Jennifer Bartlett: Binary Images: Shaped Canvases and Plate Paintings, 2005
Text by Elizabeth Murray
60 pages, Softcover
Published by Locks Art Publications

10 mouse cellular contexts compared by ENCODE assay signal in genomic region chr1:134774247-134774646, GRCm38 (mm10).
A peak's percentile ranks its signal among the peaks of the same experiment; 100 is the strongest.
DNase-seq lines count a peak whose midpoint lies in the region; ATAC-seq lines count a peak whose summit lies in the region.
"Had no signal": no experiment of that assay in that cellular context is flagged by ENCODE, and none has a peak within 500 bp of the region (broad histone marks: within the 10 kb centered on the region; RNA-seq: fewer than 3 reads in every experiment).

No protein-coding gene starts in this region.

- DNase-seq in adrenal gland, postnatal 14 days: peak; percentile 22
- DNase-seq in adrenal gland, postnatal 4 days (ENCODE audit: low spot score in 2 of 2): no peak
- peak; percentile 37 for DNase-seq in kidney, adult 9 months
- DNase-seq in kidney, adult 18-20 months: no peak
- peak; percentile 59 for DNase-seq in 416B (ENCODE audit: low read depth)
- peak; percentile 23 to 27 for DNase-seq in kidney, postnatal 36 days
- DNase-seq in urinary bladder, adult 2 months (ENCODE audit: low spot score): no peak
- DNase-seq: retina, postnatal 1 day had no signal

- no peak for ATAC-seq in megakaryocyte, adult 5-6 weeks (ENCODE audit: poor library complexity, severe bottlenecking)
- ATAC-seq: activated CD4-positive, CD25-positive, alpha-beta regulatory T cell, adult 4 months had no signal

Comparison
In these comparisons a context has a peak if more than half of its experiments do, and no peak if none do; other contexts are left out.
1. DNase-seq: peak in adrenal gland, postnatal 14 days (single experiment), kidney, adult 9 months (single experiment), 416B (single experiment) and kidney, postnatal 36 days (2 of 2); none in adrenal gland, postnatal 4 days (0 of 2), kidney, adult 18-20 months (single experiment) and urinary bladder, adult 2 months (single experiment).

Jennifer Bartlett is interviewed by long-time friend and colleague, Elizabeth Murray, and she describes, for the first time in her own words, the derivation of her steel plate paintings and the conception of her first monumental painting installation Rhapsody (1976), as well as her recent series of diptychs. This series of paintings that illustrate this interview are from a 2005 exhibition at Locks Gallery featuring pairs of oil paintings on polygonal-shaped canvases and diptychs of her iconic baked enamel steel plate paintings. Bartlett's use of the grid is revisited here with complex dotting and webbing of colors that simultaneously unifies and repels the components of the diptych-creating a lively tension within each piece. As in the past, these new paintings by Bartlett represent a delicate balance between the conceptual and sensory, between stability and unrest. Bartlett graduated from Yale University with an M.F.A. in painting in 1965. Bartlett's first major exhibition, a single but monumental piece, Rhapsody (1976) astounded critics with its encyclopedic demonstration of painting as a subject. She has continued a diligent and unabashed approach to the act of painting that is both systematic and intuitive in origin.